Transit officials are mulling proposals to bring more light into Penn Station’s dreary corridors — without having to move Madison Square Garden, according to a new report.
MTA exec Janno Lieber presented two concepts on Friday to “city, state, community and advocacy leaders,” the Wall Street Journal reported.
Under one proposal, 40 percent of the station’s upper level would be eliminated — creating a single-level facility with 40-foot-high ceilings. The concourses would be widened to make up for the lost capacity.
The other concept would keep the upper level in place but create an atrium in a former Amtrak waiting area. Both revamps would transform the station’s blueprint into a grid, the report said.
“You are lost in this enclosed box,” Lieber told the WSJ. “What we want to do in either version is to open it up.”
Lieber did not provide a cost estimate for either proposal, the Journal said. He told the paper any Penn Station revamp could be funded as part of the $30 billion Gateway Program, which includes building a new tunnel under the Hudson River.
Penn Station is owned by Amtrak, whose president told the WSJ the railroad is working to develop a “consensus master plan” for the station, which served 600,000 people daily before the COVID-19 pandemic.
In January, Gov. Andrew Cuomo announced plans to dramatically expand the Long Island Rail Road’s footprint at the station by annexing an entire block just south of the station to make room for eight new tracks.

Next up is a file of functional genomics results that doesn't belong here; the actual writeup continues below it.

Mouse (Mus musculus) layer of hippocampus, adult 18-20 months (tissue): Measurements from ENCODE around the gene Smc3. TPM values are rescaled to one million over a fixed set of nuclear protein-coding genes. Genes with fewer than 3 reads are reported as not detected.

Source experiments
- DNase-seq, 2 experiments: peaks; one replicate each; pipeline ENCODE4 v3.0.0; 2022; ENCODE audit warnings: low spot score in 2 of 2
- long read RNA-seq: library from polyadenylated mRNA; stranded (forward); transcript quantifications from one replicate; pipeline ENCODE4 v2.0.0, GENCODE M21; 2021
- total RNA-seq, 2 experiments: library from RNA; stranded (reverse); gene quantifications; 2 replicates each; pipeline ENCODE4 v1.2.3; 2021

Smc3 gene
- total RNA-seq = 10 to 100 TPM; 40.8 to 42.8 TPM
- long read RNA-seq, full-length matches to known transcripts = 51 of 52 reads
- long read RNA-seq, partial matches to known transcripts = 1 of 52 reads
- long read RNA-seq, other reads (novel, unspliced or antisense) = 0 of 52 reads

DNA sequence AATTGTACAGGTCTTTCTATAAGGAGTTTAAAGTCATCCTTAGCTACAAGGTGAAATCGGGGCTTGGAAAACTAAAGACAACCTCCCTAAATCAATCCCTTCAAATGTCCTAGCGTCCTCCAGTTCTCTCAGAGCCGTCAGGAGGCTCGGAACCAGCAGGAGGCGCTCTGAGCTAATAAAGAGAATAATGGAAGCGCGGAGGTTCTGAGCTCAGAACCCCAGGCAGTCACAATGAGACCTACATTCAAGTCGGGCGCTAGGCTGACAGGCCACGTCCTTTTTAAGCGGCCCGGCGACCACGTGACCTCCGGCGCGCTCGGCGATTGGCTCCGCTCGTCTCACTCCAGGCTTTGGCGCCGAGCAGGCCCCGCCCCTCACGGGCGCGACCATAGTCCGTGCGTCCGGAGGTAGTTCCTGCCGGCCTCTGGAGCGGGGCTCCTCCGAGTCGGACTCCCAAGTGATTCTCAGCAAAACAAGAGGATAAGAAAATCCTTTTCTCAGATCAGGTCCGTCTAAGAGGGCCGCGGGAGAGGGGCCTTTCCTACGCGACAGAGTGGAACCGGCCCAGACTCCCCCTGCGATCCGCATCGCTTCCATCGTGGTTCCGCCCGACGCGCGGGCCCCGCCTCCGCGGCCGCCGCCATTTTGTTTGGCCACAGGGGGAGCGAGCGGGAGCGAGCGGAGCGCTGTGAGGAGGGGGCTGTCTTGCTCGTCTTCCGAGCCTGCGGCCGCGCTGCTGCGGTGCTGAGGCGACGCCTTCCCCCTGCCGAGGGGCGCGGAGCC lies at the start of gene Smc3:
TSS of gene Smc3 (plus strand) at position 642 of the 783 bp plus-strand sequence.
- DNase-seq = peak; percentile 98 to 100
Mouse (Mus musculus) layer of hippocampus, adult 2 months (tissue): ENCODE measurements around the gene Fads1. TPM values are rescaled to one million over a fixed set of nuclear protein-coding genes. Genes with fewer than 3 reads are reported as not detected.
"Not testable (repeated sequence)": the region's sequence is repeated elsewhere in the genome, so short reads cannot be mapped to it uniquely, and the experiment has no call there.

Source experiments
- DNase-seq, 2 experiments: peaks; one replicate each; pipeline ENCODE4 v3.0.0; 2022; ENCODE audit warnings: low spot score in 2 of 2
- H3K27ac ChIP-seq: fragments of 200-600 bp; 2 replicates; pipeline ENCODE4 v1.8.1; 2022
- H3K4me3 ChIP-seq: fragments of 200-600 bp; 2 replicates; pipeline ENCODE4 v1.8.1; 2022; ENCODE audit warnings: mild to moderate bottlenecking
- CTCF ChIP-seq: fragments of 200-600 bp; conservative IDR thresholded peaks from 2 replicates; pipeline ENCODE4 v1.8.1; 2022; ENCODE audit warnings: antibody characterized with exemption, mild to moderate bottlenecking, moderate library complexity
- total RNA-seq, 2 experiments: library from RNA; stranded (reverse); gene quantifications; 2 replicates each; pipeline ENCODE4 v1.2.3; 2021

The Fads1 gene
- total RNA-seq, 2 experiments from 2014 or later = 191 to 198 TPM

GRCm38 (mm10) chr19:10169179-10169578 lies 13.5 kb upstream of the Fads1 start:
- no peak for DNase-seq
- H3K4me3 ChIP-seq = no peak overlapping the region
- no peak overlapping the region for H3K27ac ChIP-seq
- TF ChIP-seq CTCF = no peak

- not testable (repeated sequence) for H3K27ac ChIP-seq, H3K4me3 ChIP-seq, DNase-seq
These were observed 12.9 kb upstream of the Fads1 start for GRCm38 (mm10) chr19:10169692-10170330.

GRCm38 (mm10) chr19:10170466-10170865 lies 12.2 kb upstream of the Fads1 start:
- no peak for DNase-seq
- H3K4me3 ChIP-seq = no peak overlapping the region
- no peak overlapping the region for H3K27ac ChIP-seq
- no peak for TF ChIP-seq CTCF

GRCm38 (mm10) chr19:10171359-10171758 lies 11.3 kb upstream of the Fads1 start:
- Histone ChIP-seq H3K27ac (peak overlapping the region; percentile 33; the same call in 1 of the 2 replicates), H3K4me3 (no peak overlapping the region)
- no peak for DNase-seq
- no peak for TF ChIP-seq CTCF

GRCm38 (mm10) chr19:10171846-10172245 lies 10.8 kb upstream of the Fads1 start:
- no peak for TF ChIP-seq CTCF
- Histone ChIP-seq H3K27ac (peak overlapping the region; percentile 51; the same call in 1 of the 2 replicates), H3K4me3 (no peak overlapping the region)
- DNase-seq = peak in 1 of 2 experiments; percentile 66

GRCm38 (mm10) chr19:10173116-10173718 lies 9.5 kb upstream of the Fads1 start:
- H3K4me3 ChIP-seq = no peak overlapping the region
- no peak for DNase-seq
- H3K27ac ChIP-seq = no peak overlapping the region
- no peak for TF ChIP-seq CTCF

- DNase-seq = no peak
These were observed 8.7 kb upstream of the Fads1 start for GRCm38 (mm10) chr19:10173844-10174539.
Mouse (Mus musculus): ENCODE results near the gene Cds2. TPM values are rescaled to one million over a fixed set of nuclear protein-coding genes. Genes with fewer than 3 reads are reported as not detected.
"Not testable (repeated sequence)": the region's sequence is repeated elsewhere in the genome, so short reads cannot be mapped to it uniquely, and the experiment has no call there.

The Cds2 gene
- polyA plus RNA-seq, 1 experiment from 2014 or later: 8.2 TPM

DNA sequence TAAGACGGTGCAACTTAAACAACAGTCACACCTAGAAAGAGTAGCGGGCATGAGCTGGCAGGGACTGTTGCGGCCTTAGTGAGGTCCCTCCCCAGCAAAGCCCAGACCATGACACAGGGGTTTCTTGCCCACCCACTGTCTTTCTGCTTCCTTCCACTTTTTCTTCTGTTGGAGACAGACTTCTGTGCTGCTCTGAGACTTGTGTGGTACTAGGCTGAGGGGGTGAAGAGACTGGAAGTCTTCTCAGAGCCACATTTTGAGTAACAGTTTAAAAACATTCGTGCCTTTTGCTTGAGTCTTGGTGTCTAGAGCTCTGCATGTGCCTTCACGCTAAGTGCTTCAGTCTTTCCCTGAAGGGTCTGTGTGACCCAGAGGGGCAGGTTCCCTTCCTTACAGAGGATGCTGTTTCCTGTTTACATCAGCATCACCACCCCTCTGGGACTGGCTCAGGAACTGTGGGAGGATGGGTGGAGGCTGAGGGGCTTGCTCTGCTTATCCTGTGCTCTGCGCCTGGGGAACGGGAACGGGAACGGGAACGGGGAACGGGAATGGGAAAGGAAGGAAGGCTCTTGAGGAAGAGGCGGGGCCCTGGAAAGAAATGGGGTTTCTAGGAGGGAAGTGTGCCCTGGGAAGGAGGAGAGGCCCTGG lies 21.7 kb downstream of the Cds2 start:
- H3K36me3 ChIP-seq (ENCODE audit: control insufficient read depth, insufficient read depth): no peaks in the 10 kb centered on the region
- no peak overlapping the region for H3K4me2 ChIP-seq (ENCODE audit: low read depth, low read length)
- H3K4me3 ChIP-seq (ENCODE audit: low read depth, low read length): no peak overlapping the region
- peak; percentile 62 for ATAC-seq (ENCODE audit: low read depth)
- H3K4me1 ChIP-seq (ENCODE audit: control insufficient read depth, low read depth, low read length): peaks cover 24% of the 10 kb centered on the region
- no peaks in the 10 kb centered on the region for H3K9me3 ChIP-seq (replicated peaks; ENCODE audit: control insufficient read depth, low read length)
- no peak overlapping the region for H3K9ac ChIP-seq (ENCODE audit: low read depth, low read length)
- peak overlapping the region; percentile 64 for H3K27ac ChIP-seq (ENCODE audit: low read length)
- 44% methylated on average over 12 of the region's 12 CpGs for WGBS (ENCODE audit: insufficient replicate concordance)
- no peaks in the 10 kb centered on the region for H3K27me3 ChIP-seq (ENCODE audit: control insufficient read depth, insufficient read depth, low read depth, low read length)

Critics say Cuomo’s “Empire Station Complex” project — which also includes plans for 10 new skyscrapers — is being pushed through without oversight from the city or state legislature, The Post reported over the weekend.
Instead, the project is advised by a 13-member “Community Advisory Committee” — the group that heard Lieber’s presentation last week. The project will not undergo ULURP, or Uniform Land Use Review Procedure — a standardized process for public review of projects in the city.
State Sen. Brad Hoylman (D-Manhattan) — who reps much of the area surrounding the station, but not the station itself — told The Post that he and other elected officials skipped Friday’s meeting “in solidarity with our local community boards.”
State senate leadership declined to include a $1.3 billion bond for the project in their proposed budget released over the weekend, Hoylman said — defying Gov. Cuomo’s wishes.
“There hasn’t been sufficient transparency and communication by the state with the public and the surrounding community about it,” Hoylman said.
“We’re trying to put the brakes on it until the community fully weighs in. They have to come to us for the money. What it looks like is they’re trying to ram this through — pay for it first and come up with the details later.”